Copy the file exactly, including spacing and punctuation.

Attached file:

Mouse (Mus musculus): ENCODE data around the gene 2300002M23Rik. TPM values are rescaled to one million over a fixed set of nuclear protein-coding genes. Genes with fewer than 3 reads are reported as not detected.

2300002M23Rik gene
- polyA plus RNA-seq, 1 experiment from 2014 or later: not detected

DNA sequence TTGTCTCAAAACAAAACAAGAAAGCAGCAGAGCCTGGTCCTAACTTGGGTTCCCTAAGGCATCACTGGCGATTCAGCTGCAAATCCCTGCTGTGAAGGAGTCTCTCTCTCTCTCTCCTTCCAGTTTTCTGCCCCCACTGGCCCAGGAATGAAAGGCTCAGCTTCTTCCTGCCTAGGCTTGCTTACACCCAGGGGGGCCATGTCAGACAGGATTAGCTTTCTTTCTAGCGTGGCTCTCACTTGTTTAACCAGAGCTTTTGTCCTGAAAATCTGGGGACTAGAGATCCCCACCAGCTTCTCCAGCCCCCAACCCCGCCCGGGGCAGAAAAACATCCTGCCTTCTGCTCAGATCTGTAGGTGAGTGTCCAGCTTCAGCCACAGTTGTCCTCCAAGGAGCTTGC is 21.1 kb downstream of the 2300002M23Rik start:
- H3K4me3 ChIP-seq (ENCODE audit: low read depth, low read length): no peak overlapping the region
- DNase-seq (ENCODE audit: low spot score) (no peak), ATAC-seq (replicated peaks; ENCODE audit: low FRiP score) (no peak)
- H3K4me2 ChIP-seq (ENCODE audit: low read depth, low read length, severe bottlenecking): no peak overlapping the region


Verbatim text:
Mouse (Mus musculus): ENCODE data around the gene 2300002M23Rik. TPM values are rescaled to one million over a fixed set of nuclear protein-coding genes. Genes with fewer than 3 reads are reported as not detected.

2300002M23Rik gene
- polyA plus RNA-seq, 1 experiment from 2014 or later: not detected

DNA sequence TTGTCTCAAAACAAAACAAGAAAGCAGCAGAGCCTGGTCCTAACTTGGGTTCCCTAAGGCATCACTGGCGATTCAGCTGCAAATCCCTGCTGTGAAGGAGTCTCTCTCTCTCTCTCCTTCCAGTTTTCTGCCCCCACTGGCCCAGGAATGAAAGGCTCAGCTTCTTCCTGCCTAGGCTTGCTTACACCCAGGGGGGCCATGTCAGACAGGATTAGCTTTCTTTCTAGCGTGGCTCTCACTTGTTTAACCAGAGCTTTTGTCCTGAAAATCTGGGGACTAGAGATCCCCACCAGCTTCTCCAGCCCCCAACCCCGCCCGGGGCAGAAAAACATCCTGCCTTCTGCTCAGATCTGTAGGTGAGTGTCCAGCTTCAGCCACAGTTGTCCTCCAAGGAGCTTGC is 21.1 kb downstream of the 2300002M23Rik start:
- H3K4me3 ChIP-seq (ENCODE audit: low read depth, low read length): no peak overlapping the region
- DNase-seq (ENCODE audit: low spot score) (no peak), ATAC-seq (replicated peaks; ENCODE audit: low FRiP score) (no peak)
- H3K4me2 ChIP-seq (ENCODE audit: low read depth, low read length, severe bottlenecking): no peak overlapping the region